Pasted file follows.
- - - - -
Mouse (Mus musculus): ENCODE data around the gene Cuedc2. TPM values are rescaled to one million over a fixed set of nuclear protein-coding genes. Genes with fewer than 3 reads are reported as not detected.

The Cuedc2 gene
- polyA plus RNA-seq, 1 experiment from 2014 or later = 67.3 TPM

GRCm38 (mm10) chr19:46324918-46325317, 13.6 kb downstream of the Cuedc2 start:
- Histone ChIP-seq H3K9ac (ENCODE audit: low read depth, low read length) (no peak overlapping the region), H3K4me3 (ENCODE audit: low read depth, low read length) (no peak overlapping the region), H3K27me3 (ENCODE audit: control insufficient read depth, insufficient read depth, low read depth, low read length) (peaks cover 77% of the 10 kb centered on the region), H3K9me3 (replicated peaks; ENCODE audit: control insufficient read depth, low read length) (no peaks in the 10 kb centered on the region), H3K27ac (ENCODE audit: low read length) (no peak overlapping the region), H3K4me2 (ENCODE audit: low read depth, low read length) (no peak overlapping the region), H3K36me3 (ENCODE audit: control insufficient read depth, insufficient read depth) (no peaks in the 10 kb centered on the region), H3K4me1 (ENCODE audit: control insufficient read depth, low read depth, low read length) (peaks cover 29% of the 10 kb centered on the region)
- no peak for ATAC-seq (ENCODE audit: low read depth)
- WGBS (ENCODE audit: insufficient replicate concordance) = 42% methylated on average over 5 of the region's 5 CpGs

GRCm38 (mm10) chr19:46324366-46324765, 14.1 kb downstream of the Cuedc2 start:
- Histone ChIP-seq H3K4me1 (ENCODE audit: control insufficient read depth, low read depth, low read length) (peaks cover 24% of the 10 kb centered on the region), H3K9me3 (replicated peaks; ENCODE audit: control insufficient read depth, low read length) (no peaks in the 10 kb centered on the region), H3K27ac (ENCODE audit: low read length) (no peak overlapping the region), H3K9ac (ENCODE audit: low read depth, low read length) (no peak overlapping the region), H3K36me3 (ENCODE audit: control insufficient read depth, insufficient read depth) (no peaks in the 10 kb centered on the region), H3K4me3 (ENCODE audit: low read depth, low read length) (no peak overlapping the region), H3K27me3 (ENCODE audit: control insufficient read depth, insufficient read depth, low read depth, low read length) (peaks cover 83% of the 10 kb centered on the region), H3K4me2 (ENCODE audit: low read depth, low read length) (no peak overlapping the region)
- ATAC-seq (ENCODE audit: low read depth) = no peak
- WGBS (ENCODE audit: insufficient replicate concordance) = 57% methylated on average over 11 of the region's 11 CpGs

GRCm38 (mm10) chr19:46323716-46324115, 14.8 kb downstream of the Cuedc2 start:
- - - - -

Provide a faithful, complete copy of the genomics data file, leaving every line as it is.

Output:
Mouse (Mus musculus): ENCODE data around the gene Cuedc2. TPM values are rescaled to one million over a fixed set of nuclear protein-coding genes. Genes with fewer than 3 reads are reported as not detected.

The Cuedc2 gene
- polyA plus RNA-seq, 1 experiment from 2014 or later = 67.3 TPM

GRCm38 (mm10) chr19:46324918-46325317, 13.6 kb downstream of the Cuedc2 start:
- Histone ChIP-seq H3K9ac (ENCODE audit: low read depth, low read length) (no peak overlapping the region), H3K4me3 (ENCODE audit: low read depth, low read length) (no peak overlapping the region), H3K27me3 (ENCODE audit: control insufficient read depth, insufficient read depth, low read depth, low read length) (peaks cover 77% of the 10 kb centered on the region), H3K9me3 (replicated peaks; ENCODE audit: control insufficient read depth, low read length) (no peaks in the 10 kb centered on the region), H3K27ac (ENCODE audit: low read length) (no peak overlapping the region), H3K4me2 (ENCODE audit: low read depth, low read length) (no peak overlapping the region), H3K36me3 (ENCODE audit: control insufficient read depth, insufficient read depth) (no peaks in the 10 kb centered on the region), H3K4me1 (ENCODE audit: control insufficient read depth, low read depth, low read length) (peaks cover 29% of the 10 kb centered on the region)
- no peak for ATAC-seq (ENCODE audit: low read depth)
- WGBS (ENCODE audit: insufficient replicate concordance) = 42% methylated on average over 5 of the region's 5 CpGs

GRCm38 (mm10) chr19:46324366-46324765, 14.1 kb downstream of the Cuedc2 start:
- Histone ChIP-seq H3K4me1 (ENCODE audit: control insufficient read depth, low read depth, low read length) (peaks cover 24% of the 10 kb centered on the region), H3K9me3 (replicated peaks; ENCODE audit: control insufficient read depth, low read length) (no peaks in the 10 kb centered on the region), H3K27ac (ENCODE audit: low read length) (no peak overlapping the region), H3K9ac (ENCODE audit: low read depth, low read length) (no peak overlapping the region), H3K36me3 (ENCODE audit: control insufficient read depth, insufficient read depth) (no peaks in the 10 kb centered on the region), H3K4me3 (ENCODE audit: low read depth, low read length) (no peak overlapping the region), H3K27me3 (ENCODE audit: control insufficient read depth, insufficient read depth, low read depth, low read length) (peaks cover 83% of the 10 kb centered on the region), H3K4me2 (ENCODE audit: low read depth, low read length) (no peak overlapping the region)
- ATAC-seq (ENCODE audit: low read depth) = no peak
- WGBS (ENCODE audit: insufficient replicate concordance) = 57% methylated on average over 11 of the region's 11 CpGs

GRCm38 (mm10) chr19:46323716-46324115, 14.8 kb downstream of the Cuedc2 start: